Agriculture is special. It therefore deserves an outstanding dose of public subsidies. Or so we are told. But is there anything that is not special? The standard approach of economists (and others who happen to think clearly though writing about agriculture) is analytical: debunking erroneous claims for subsidies. The problem is that rational argument goes only that far. So the idea is to try something else: making up far-fetched cases in favor of subsidizing non-agricultural sectors. Their resemblance to some pro-CAP arguments would show the latter’s absurdity.
For instance, a totally unconvincing point could be made that the EU should pay for skiing resorts. The owners and employees in the ski resort industry are exposed to the vagaries of weather. Global warming brings a new challenge that requires urgent adaptation through additional snow canons. Ski resorts play a vital role in providing employment in rural areas. Their seasonally anti-cyclical job demand helps to balance occupational fluctuations in the agricultural and construction sectors. In many further regards, skiing resorts are an essential element of the rural economy, with crucial down- and upstream linkages. For instance, it is only the winter business that permits the maintenance of a sufficient medical infrastructure in remote mountain areas.
While I was still wondering about what other claims I could make up, I ran into the contribution of Eurocities to the Budget Review consultation. It perspicaciously notes:
It is striking to see that the consultation paper mentions the specificities of the countryside, the rural society and maritime areas, however that the specific impact of the challenges on Europe’s cities and urban area is not considered. With the majority of Europe’s citizens living in Europe’s cities, the specificity of these territories is substantial. To ensure the interest and engagement of the majority of Europe’s citizens, it would be a missed opportunity not to pay particular attention to the places where they are living and working. EU spending should remain sensitive to the fact that the most acute impacts of the global challenges may be felt in densely populated city districts, the extreme situation of which may be masked by regional or national statistics. The persistent problem of reliable and comparable local level statistics remains a barrier to effective targeting of funds and to the level of predictability and effective anticipation of future needs. These factors are essential to ensuring sound policy development and efficiency of spending.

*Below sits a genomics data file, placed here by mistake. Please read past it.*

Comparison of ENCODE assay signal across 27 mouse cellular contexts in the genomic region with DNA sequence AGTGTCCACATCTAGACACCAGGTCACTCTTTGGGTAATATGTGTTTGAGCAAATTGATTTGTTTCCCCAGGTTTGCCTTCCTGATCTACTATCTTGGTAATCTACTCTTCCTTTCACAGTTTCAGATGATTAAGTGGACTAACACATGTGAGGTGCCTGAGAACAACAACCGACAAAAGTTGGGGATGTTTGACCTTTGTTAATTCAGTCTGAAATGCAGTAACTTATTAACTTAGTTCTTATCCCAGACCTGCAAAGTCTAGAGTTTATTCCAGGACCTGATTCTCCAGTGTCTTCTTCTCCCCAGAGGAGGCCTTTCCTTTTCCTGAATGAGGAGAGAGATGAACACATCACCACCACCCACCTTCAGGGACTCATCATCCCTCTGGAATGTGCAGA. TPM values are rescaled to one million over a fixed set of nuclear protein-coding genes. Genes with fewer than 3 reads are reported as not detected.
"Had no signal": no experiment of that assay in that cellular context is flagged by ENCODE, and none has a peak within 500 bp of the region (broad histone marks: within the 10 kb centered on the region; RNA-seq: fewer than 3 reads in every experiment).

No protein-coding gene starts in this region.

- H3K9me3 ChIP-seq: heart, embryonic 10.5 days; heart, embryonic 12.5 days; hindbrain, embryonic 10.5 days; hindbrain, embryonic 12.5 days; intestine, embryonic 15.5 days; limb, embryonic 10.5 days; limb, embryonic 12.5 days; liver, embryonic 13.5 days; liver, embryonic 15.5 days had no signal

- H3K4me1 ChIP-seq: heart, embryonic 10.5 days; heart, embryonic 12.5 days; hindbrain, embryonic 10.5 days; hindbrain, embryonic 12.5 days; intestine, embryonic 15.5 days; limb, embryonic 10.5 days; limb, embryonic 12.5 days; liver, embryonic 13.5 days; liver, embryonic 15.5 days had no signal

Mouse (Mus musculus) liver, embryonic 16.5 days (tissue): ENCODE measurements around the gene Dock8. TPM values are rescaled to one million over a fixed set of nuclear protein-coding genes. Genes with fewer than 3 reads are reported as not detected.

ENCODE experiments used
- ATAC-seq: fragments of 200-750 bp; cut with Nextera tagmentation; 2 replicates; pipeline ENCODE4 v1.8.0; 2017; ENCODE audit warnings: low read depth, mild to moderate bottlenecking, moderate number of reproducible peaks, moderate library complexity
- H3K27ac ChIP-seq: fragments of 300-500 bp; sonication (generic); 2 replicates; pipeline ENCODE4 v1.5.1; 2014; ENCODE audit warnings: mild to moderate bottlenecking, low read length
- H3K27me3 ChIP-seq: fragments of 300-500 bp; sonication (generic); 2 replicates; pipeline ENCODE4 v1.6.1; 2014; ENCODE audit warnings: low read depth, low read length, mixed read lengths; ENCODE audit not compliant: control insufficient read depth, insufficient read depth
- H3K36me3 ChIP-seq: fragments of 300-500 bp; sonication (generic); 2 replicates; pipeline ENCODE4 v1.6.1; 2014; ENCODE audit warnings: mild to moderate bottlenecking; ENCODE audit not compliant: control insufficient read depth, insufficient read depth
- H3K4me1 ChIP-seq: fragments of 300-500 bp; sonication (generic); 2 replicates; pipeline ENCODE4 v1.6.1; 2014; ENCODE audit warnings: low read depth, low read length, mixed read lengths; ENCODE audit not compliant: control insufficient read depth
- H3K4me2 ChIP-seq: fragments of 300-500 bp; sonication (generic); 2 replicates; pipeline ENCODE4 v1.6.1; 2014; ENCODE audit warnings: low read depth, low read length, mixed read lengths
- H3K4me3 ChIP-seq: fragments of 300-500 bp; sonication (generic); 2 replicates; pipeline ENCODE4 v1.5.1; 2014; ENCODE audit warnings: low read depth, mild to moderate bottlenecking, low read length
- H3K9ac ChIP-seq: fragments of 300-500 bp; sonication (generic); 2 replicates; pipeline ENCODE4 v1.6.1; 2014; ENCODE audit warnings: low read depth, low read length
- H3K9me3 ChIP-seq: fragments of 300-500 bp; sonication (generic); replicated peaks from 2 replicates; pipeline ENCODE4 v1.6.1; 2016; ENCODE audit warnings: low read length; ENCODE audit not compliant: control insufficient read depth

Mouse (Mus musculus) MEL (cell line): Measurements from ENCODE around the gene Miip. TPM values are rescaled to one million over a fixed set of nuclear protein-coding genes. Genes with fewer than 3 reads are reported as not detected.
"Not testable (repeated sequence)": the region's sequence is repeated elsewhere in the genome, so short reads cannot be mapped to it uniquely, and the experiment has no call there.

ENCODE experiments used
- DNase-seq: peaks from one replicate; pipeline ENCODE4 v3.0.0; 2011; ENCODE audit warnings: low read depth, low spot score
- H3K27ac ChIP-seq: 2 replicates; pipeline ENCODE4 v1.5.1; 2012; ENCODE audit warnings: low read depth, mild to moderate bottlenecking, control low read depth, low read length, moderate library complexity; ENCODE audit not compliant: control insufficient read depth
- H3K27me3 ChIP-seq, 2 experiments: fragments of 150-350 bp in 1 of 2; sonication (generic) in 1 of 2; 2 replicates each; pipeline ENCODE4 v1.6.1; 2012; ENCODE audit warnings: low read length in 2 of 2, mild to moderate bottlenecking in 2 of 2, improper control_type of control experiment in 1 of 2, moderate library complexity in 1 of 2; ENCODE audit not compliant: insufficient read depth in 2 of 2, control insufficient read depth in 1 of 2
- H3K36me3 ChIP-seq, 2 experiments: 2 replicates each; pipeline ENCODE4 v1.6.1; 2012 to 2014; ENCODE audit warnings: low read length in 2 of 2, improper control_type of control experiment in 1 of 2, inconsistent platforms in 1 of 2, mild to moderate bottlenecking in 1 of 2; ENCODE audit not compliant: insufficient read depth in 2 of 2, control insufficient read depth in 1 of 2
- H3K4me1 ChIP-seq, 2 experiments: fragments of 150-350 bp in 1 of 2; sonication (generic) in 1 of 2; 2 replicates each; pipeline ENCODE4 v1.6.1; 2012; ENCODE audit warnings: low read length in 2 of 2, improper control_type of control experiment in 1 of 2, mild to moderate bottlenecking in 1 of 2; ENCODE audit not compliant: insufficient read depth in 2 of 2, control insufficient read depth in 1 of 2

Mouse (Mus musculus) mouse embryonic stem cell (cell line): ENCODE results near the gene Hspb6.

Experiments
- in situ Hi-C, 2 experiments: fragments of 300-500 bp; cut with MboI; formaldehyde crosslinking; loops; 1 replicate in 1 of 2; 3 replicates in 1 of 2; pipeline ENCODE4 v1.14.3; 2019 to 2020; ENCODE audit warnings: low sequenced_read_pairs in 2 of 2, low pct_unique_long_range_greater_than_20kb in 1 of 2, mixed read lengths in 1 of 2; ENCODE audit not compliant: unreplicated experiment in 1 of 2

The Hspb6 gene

And they have excellent reasons (very much the same alleged by rural areas). For instance:
Demographic projections at macro level do not help understand the massive diversity of situations that Europe’s cities will face. Many expect population growth, despite falling birth rates, due to inward migration. Of these, some will also experience significant outward migration. Both cases will result in substantial social change, as the groups coming in and those leaving will probably be very different. At the same time, there are cities who will suffer population decline, due to negative birth rates and outward migration. All will be affected by increased percentages of elderly citizens. Each scenario will bring new and very different challenges to which cities have to respond …
… cities are clearly in a very strong position to help Europe reduce its CO2 emissions and to take the lead in mitigation of and adaptation to climate change. However they cannot be expected to bear the burden alone for helping reach what are European, and indeed global objectives.
The EU cannot afford to neglect the concentration of multiple challenges in urban areas. Cities need European support – just as Europe needs its cities.
The conclusion is patent:
Urban priorities in all relevant Community funding programmes, if possible through bundling urban priorities in dedicated part of funding programmes …
I would like to have my personal EU policy that responds to my unique needs!